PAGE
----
Coastal and marine environment: media from the sub-region in consultation in Saly, Senegal

The marine and coastal environment will take centre stage in the meeting to which about thirty reporters specialised in environmental issues are expected from seven countries, including Guinea-Bissau, Cabo Verde, Mauritania, Senegal and Guinea, under the initiative of the Regional Partnership for Coastal and Marine Conservation (PRCM) and Wetlands International, an organisation working to protect wetlands in Africa, in particular.

For four days, these media professionals will mull over several issues, among which are “the functioning of coastal and marine ecosystems, mangrove ecosystems, the presentation of the Additional Protocol to the Abidjan Convention on the coastal and marine area, risks associated with the development of infrastructures or the importance of flagship species to socioeconomic and environmental development, biological diversity in general and the risks involved in hydrocarbon development in coastal marine waters”.

For Mr. Ahmed Senhoury, Director of the PRCM “Communication is key in protecting the coastal and marine environment, as it is about swaying decisions and inducing behavioural change for a better world for the purpose of sustainability…”. Reviewing the situation on the West Africa coastline, he described the uncontrolled occupation of marine areas, poor fishing practices, marine pollution and the vulnerability to climate change as the problems currently characteristic of the sub-region, at least for the coastline. To address the situation, he proposed a number of measures appealing Governments that had not yet done so to pass legislation on these issues and those that have already adopted laws in this regard to continue implementing them. Moreover, Mr. Senhoury advocated for increased cooperation among countries in the sub-region in order to achieve better results, preserve marine protected areas and involve the media in processing information related to the environment at large and marine environment in particular.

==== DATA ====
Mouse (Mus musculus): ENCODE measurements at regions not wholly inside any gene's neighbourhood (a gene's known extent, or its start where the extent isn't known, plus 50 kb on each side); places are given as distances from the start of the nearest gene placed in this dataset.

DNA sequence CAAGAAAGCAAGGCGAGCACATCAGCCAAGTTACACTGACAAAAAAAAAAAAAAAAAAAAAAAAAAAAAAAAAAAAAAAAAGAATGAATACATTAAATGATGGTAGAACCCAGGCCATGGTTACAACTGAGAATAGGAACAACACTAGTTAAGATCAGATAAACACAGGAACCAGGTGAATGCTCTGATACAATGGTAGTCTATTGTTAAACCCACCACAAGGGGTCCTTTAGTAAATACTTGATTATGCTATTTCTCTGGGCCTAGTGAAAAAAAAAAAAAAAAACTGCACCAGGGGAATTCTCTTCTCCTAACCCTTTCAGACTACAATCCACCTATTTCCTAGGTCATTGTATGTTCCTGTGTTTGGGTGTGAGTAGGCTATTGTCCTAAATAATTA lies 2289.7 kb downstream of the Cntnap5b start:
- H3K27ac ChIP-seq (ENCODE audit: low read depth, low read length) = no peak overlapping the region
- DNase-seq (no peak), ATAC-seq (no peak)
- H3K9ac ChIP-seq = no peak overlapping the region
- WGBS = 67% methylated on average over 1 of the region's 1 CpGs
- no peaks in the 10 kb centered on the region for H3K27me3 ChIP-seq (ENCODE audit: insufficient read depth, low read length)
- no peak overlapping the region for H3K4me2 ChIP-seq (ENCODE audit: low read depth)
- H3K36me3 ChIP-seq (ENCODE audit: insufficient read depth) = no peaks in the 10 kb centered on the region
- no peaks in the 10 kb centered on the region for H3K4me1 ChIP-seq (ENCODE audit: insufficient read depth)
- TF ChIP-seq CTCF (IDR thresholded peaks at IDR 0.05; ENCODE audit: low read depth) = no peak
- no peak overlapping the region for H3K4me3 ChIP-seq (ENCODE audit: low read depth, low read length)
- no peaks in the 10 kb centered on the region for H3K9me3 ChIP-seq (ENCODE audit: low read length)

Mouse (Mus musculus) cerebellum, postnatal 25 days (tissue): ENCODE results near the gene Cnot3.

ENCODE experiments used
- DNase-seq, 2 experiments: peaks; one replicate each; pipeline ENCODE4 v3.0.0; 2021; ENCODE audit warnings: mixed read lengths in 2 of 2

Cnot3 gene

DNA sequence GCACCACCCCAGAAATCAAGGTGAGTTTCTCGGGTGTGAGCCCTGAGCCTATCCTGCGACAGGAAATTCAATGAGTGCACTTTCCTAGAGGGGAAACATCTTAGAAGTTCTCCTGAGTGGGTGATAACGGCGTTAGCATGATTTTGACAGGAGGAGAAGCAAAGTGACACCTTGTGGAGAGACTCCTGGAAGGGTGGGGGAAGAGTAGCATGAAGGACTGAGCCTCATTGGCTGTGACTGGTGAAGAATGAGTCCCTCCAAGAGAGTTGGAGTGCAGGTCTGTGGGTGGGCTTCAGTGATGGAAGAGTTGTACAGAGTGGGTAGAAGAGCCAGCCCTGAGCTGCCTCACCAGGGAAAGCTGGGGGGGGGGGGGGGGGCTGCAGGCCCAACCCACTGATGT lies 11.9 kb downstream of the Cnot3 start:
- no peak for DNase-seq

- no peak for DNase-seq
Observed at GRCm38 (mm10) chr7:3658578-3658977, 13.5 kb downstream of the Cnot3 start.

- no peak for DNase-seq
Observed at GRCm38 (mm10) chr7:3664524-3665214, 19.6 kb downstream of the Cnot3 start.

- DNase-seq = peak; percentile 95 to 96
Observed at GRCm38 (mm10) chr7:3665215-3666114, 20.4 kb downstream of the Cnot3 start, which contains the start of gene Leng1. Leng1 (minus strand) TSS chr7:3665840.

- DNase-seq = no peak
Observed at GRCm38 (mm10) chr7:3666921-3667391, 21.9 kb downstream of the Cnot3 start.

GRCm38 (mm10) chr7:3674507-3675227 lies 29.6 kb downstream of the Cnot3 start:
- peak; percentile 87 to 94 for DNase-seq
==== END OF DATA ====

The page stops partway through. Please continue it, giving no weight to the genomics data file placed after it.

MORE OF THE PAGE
In the same vein, Mr. Pape WADE, Director of Programmes, Wetlands International, argued that the idea was to “turn participants, both as learners and trainers, into true environmental champions… ”. The place of an environmental and social impact study and transparency in fisheries were also expanded in presentations, which were followed by interesting and fruitful discussions throughout the day. It should be noted that participants were shown through field trips as well as “techniques and tips” how to successfully process information about the coastal and marine environment in a professional and impartial manner. A female participant welcomed the meeting as being timely, explaining that countries in the sub-region, such as Senegal, Cabo Verde and Guinea, were confronted with massive uncontrolled constructions along the coasts, an attack on the coastline openly and publicly, much to the discontent of environmental champions.